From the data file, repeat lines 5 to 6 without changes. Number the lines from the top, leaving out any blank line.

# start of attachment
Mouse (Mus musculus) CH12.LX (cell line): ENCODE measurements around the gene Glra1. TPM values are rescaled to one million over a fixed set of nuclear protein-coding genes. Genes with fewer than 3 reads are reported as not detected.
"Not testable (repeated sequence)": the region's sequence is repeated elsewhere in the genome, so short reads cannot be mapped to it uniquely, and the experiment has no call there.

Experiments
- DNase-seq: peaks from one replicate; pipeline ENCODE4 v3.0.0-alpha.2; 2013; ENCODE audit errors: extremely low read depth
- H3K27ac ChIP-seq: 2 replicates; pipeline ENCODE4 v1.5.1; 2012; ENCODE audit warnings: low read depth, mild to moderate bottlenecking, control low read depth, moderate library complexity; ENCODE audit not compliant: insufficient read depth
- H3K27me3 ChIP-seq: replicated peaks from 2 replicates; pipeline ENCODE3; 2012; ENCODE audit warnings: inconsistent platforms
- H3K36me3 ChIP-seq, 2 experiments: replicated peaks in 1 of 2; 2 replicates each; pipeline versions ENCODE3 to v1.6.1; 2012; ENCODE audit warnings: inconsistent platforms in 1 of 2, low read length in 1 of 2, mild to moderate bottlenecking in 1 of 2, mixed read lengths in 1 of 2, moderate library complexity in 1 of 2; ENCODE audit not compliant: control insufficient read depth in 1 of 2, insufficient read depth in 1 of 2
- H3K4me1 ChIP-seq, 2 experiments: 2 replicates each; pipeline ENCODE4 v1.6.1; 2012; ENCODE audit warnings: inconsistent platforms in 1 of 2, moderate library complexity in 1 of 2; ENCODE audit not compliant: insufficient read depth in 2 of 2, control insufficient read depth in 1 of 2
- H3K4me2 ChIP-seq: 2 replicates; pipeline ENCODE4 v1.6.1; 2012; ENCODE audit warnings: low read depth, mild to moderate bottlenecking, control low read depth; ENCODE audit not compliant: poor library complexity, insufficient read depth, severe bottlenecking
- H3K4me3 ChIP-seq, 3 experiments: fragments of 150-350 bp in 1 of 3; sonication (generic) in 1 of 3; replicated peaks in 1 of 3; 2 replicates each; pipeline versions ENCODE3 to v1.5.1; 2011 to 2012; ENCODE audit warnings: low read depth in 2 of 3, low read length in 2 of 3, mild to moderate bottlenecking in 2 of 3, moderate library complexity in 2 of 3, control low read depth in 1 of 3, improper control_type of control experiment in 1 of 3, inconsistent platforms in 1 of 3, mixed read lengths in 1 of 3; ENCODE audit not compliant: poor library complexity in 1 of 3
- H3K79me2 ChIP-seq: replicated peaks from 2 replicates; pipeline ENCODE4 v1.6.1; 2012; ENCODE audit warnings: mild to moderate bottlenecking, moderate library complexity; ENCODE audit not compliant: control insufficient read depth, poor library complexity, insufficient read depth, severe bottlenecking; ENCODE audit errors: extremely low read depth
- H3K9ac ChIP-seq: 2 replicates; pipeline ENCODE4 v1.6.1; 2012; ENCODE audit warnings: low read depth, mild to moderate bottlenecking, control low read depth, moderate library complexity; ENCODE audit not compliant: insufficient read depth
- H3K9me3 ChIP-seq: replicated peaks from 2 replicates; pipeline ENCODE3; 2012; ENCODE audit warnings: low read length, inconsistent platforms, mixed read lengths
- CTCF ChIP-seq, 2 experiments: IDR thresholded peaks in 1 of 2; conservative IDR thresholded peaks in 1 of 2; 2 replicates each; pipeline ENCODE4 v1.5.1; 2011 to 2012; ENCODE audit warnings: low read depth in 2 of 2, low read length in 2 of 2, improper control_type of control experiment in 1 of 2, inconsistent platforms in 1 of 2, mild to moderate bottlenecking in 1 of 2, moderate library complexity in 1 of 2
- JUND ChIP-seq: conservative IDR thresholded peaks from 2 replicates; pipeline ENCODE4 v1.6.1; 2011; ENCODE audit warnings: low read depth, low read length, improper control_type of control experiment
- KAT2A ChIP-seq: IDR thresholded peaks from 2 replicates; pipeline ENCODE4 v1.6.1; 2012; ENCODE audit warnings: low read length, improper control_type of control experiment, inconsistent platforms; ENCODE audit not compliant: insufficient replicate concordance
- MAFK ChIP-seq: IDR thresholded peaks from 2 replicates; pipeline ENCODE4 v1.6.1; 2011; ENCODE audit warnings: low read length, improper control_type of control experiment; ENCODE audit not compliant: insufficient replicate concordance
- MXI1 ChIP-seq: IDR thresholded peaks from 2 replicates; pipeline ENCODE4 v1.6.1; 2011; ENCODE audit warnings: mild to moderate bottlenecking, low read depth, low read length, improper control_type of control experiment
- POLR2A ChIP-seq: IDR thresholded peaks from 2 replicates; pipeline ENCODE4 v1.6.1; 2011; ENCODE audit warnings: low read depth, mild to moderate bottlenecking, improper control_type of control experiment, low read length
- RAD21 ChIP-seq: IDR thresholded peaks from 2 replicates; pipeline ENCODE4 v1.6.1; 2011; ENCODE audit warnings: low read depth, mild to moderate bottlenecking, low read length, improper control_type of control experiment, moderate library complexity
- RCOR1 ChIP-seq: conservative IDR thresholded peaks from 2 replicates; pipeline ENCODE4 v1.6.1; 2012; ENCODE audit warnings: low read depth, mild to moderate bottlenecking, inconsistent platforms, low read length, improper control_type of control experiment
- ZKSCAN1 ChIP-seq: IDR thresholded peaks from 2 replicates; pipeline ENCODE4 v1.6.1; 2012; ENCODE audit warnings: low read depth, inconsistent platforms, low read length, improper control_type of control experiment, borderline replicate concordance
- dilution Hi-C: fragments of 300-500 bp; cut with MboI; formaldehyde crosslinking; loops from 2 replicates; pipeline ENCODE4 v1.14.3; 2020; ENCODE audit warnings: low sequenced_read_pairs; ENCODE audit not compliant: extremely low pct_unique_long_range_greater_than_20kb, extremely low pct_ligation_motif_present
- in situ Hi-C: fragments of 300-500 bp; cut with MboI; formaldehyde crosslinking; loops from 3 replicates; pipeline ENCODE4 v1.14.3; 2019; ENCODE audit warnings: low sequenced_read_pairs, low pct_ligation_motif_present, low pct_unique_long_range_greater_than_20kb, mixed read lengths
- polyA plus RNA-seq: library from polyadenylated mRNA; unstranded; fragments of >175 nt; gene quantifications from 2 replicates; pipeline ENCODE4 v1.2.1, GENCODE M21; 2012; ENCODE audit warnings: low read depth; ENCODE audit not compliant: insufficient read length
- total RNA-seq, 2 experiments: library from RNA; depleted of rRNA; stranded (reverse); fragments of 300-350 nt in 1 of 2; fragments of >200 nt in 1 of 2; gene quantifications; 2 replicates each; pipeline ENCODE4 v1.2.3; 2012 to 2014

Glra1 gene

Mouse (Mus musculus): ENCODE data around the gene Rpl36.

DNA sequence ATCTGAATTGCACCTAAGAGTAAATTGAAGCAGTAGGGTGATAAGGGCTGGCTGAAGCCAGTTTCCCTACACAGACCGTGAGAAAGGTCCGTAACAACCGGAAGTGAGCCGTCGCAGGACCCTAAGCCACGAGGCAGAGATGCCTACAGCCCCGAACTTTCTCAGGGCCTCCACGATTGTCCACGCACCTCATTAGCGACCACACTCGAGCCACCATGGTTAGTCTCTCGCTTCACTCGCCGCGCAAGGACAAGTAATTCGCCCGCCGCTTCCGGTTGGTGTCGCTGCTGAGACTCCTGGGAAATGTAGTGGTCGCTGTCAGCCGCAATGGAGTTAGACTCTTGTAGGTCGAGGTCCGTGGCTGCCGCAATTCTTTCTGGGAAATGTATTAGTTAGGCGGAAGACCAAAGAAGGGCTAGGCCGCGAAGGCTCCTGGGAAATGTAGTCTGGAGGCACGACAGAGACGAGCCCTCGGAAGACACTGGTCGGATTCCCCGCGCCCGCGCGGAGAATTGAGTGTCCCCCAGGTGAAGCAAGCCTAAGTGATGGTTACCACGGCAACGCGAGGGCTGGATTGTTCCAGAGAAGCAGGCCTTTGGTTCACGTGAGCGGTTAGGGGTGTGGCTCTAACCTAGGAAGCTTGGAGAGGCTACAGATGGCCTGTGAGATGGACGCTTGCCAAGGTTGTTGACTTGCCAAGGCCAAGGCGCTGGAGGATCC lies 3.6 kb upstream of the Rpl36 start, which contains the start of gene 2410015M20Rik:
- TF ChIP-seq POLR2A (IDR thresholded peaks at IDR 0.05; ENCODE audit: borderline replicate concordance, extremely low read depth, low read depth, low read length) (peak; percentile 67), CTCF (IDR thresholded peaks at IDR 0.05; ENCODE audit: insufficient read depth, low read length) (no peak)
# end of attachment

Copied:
- H3K27ac ChIP-seq: 2 replicates; pipeline ENCODE4 v1.5.1; 2012; ENCODE audit warnings: low read depth, mild to moderate bottlenecking, control low read depth, moderate library complexity; ENCODE audit not compliant: insufficient read depth
- H3K27me3 ChIP-seq: replicated peaks from 2 replicates; pipeline ENCODE3; 2012; ENCODE audit warnings: inconsistent platforms